How To Know & Beat Your Trauma Bond Withdrawal Symptoms

— Reviewed by Dr. Sandip Roy.

Sarah hadn’t slept in three days. Every time she started to drift off, she felt a jolt of panic, like she’d forgotten something that would make Mark unhappy.

She knew logically that leaving Mark was the best decision. Yet, the memories of his wild love gnawed at her. She missed those.

She felt a desperate longing to go back to him. The craving felt almost like a physical addiction, painful yet compelling.

Trauma bonds are emotional ties between two people where one is more powerful than the other. This more powerful person physically, mentally, and emotionally abuses the weaker one.

But when the victim leaves, or tries to leave, the relationship, they feel intense psychological and physical effects. These are called the trauma bond withdrawal symptoms.

  • When do they start?
  • How does the abuser build them?
  • And how can an adult victim successfully leave their abuser without feeling these symptoms?

By the way, there are 7 Stages of Trauma Bonding.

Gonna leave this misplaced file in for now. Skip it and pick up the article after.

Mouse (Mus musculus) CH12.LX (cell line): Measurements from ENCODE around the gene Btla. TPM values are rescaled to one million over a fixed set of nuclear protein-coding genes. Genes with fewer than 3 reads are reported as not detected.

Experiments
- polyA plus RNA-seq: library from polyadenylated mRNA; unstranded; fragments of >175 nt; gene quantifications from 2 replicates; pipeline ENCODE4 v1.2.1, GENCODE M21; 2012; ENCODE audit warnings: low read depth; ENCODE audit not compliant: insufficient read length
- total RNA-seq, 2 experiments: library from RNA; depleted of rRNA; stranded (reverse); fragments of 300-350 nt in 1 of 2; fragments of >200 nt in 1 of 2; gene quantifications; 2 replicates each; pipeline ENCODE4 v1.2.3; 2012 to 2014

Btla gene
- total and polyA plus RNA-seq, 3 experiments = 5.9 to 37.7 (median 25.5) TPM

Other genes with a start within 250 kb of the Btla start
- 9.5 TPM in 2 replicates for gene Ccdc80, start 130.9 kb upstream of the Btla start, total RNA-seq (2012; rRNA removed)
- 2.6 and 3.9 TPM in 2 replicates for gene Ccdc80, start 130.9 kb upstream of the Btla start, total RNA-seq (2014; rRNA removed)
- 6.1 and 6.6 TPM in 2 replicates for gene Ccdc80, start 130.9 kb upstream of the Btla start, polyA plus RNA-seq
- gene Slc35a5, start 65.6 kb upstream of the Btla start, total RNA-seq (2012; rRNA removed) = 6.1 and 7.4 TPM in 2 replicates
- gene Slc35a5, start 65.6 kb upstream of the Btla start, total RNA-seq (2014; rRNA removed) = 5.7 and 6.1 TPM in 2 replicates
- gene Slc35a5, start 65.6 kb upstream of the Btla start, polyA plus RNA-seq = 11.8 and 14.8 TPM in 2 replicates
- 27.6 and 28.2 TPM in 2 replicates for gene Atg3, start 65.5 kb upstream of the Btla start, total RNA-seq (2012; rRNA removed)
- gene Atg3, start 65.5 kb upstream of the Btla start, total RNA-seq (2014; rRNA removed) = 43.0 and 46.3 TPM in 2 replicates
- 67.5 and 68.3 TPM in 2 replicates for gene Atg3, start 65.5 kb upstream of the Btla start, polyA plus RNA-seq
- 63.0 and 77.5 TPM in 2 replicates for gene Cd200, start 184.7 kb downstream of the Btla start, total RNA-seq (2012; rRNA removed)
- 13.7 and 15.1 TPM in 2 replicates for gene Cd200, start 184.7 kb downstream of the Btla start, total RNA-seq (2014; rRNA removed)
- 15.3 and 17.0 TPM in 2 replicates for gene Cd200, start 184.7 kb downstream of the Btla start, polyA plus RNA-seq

When Do Trauma Bonds Start

Trauma bonds often originate in childhood when a child faces neglect, abuse, or inconsistent treatment from a primary caregiver or parent.

These children are rewarded with fleeting displays of affection—intermittent positive reinforcement—between batteries of mistreatment. This makes them grow a deep emotional attachment and loyalty to their abuser.

Unresolved, this bonding pattern usually continues into adulthood. These adults often gravitate toward abusive romantic partners who show similar patterns of trauma and reinforcement.

Once your toxic partner builds these bonds with you, you die to go back to them.